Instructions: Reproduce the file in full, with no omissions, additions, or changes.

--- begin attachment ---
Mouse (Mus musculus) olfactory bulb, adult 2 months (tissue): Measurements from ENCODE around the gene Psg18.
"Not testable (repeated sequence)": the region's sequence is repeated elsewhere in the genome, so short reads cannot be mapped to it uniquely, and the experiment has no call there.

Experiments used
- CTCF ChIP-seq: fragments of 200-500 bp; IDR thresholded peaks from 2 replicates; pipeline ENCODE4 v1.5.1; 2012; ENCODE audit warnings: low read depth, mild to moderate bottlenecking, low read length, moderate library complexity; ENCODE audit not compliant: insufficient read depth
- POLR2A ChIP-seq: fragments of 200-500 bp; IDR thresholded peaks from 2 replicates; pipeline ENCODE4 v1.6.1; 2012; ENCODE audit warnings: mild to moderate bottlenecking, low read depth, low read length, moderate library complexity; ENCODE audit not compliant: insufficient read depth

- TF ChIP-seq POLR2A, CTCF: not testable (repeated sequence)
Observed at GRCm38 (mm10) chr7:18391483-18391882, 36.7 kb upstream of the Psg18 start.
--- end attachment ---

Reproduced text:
Mouse (Mus musculus) olfactory bulb, adult 2 months (tissue): Measurements from ENCODE around the gene Psg18.
"Not testable (repeated sequence)": the region's sequence is repeated elsewhere in the genome, so short reads cannot be mapped to it uniquely, and the experiment has no call there.

Experiments used
- CTCF ChIP-seq: fragments of 200-500 bp; IDR thresholded peaks from 2 replicates; pipeline ENCODE4 v1.5.1; 2012; ENCODE audit warnings: low read depth, mild to moderate bottlenecking, low read length, moderate library complexity; ENCODE audit not compliant: insufficient read depth
- POLR2A ChIP-seq: fragments of 200-500 bp; IDR thresholded peaks from 2 replicates; pipeline ENCODE4 v1.6.1; 2012; ENCODE audit warnings: mild to moderate bottlenecking, low read depth, low read length, moderate library complexity; ENCODE audit not compliant: insufficient read depth

- TF ChIP-seq POLR2A, CTCF: not testable (repeated sequence)
Observed at GRCm38 (mm10) chr7:18391483-18391882, 36.7 kb upstream of the Psg18 start.